This article deals with the benefits, individual limitations, risks, possible warm-ups and proper execution of leg-behind-head postures, chiefly Ekapada Shirshasana.
In this new video Monica explains on a model of the skull what’s important during headstand and what you need to avoid. She also shows how to prepare for headstand by first building shoulder- and arm strength.
Shoulder-stand and headstand: why are we doing them and how are we doing so safely. Look at them not as balancing postures but as strength postures.
Yoga asana is often erroneously thought of as dealing only with flexibility. In fact increasing ones level of flexibility is only then functional if this increase is matched by a similar increase of your strength. Ideal for increasing strength is the practise of arm balances. Today we will look at your Mayurasana (peacock posture). Since this posture has rather complex sequential movements I left in this description the traditional vinyasa count that is featured in my text Ashtanga Yoga The Intermediate Series.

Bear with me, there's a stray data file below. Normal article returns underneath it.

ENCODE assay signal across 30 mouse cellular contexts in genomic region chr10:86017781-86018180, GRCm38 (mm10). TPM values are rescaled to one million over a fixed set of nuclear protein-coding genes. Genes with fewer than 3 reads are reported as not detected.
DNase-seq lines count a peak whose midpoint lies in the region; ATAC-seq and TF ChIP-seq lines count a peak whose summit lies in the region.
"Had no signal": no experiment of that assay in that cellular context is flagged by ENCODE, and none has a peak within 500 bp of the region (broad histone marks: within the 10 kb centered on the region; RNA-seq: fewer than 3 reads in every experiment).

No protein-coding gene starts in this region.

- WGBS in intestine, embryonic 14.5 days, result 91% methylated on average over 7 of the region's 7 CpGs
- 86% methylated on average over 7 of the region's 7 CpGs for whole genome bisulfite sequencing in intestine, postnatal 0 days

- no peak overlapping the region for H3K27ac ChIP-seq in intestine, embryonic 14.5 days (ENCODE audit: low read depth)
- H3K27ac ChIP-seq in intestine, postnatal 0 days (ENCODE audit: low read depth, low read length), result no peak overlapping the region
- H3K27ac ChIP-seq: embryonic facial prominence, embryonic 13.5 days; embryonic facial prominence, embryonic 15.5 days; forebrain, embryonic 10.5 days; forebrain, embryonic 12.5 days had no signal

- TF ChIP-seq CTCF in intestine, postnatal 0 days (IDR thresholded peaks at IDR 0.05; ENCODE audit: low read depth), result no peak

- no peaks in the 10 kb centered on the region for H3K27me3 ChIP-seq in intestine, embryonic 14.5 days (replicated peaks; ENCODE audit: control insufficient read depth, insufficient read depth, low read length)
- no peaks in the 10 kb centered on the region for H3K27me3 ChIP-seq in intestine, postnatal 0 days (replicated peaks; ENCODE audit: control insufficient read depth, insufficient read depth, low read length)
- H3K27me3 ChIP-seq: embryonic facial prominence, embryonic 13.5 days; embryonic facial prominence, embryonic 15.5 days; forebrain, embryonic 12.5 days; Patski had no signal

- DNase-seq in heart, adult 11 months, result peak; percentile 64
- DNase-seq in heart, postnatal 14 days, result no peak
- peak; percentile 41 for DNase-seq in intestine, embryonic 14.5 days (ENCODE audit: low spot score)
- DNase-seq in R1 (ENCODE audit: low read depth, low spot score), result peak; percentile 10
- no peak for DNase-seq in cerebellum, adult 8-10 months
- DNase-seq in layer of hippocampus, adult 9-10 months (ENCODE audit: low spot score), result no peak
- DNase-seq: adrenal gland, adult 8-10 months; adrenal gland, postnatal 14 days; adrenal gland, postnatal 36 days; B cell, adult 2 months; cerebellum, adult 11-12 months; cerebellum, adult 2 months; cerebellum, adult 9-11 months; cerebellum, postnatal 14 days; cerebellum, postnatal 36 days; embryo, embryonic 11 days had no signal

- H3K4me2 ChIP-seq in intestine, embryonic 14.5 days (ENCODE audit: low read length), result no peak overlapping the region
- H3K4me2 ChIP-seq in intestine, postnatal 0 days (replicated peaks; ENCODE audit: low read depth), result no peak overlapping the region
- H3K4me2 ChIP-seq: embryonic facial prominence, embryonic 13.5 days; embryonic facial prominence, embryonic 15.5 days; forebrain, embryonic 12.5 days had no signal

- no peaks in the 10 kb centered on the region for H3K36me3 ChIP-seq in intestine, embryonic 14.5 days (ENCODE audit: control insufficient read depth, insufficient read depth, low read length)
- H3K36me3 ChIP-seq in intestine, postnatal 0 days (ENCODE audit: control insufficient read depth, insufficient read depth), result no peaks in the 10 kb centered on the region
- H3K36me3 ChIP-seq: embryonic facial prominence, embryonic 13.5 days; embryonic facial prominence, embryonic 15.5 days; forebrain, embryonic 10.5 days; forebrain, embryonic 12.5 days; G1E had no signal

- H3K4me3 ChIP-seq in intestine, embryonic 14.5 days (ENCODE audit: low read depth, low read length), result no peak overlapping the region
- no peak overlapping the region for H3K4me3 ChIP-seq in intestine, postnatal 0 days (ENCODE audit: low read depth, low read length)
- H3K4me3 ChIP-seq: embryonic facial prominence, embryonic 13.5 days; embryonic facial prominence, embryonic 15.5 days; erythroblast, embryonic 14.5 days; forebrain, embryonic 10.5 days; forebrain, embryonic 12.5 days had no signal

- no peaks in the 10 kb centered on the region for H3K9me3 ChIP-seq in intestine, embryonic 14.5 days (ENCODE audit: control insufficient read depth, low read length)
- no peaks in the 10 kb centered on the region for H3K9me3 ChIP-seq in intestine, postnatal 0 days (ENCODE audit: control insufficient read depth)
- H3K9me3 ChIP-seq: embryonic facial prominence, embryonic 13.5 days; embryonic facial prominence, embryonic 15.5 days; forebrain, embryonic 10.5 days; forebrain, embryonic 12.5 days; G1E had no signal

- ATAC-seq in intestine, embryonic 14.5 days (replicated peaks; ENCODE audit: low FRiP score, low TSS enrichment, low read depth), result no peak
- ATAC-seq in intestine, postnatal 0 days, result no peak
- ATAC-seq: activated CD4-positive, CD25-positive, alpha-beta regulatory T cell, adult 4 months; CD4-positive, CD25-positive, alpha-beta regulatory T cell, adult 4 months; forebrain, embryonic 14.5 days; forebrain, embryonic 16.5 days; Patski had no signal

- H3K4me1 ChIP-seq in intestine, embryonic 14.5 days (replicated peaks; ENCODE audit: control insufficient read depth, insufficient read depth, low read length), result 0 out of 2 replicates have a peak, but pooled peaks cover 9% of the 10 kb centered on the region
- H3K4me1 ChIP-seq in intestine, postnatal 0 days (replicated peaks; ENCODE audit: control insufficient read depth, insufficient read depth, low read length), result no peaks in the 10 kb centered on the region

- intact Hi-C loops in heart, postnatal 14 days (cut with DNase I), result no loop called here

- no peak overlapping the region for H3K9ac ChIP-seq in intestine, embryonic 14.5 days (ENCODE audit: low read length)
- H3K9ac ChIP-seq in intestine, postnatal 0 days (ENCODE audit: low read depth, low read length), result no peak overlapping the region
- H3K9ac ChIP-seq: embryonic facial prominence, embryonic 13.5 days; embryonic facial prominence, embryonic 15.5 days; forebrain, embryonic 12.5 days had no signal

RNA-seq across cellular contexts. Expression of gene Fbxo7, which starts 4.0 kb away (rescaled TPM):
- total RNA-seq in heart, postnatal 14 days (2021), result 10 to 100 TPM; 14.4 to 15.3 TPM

More on what posture was designed to be. A few weeks back I posted my commentary to Patanjali’s sutras II.46 and II.47, showing how far removed modern yoga has become from it’s original concept. Here now sutra II.48, which deepens the inquiry:
Here is more evidence that the current Yoga-is-gymnastics-with-a-meditative-twist fad does not really stack up to what yoga truly is. In this stanza Patanjali defines the relationship between posture and the higher limbs. Included are many explanatory quotations from other scriptural sources and authorities.
II.47 Posture is then when effort ceases and meditation on infinity occurs.
With yoga in they eyes of many modern practitioners reduced to posture (asana) a timely revisit to what Patanjali, the ancient codifier of yoga, said about the third limb. Here is the first part Patanjali’s definition, which he gives in sutra II.46.